Consumption and drinking behavior of beef cattle offered a choice of several water types.

Lardner, H.A., Braul, L., Schwartzkopf-Genswein, K.S.G., Schwean-Lardner, K., Damiran, D., Darambazar, E., and others (2013). "Consumption and drinking behavior of beef cattle offered a choice of several water types.", Livestock Science, 157(2-3), pp. 577-585. doi : 10.1016/j.livsci.2013.08.016  Access to full text

Abstract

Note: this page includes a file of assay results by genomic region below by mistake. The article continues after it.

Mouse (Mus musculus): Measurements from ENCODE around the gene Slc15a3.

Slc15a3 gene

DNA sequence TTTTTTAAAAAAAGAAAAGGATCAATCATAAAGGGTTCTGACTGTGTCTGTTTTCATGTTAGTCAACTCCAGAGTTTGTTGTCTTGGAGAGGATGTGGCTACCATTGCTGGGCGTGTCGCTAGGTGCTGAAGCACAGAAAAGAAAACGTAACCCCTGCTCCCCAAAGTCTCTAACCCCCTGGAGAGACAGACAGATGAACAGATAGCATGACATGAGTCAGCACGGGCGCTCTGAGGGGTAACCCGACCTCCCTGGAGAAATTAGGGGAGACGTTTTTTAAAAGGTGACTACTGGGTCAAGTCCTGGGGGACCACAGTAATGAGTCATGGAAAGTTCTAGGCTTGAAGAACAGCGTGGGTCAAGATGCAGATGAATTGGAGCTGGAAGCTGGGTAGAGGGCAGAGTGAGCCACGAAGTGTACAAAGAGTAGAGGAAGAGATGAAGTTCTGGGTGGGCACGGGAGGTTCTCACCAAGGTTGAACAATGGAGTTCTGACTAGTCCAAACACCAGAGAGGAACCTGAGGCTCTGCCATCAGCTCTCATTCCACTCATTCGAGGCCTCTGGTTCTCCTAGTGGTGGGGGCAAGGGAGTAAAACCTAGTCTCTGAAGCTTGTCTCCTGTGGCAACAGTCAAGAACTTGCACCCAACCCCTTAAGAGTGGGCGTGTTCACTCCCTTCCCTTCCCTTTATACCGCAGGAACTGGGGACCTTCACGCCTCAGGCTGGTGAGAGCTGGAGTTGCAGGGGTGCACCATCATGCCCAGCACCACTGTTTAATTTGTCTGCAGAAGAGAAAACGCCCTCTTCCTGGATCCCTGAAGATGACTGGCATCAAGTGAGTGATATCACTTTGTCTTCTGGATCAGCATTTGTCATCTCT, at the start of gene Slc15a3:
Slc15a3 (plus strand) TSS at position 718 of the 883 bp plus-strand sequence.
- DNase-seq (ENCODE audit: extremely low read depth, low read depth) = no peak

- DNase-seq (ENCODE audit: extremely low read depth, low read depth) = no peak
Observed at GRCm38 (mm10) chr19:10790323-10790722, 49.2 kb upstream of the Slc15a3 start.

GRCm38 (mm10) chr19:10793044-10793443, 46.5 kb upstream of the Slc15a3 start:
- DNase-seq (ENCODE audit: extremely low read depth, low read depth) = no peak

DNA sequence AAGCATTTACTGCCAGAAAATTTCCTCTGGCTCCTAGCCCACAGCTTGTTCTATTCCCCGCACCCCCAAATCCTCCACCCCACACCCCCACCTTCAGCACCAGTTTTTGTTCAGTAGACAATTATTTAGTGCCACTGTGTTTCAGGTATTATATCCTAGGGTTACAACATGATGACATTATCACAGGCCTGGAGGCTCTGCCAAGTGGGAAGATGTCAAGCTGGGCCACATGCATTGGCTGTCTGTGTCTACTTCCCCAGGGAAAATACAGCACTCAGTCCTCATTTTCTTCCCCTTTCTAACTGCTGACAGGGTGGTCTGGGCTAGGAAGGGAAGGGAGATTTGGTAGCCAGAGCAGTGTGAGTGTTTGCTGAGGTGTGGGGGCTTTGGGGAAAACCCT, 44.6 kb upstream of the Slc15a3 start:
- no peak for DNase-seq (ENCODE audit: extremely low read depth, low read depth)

Over 2 years, four, 20 d preference trials were conducted to determine the effects of eight different water types on water consumption and drinking behavior of beef steers. Water types included (1) DE (direct entry, untreated dugout water animal entry allowed); (2) UA (unaerated dugout water); (3) AE (aerated dugout water); (4) CC (coagulated and chlorinated dugout water); (5) CO (coagulated and ozonated dugout water); (6) W1 (type 1 ground water from well at site), (7) W2 (type 2 ground water from well 1 km from site); and (8) W3 (type 3 ground water with high sulfates). Each year, 12 different British cross steers (60 wk of age) were blocked by body weight and randomly assigned to one of the three, 0.5-ha paddocks. During each 20 d preference trial, and within each paddock, four steers were provided with four distinct types of water, in four separate troughs. Every fifth day, the water types were moved between troughs so that within the trial period each water type occupied each trough position for 4 d. Water consumption (L/d), drinking time (s/d) and number of visits to troughs were measured. In three out of the four trials, there was an effect (P<0.05) of water type on consumption. In Trial 1, steers consumed more (P<0.05) W1 water compared to AE, DE and CO water types. In Trial 3, consumption was greater (P<0.05) for UA and AE water compared to W3 (high sulfate) water. In Trial 1, drinking time (duration/d) was greater (P<0.05) for steers consuming either AE or W1 water compared to DE or CO water. The most consumed water was not chemically treated but untreated water, with sulfate and total dissolved solid levels less than 2000 and 3000 mg/L, respectively.

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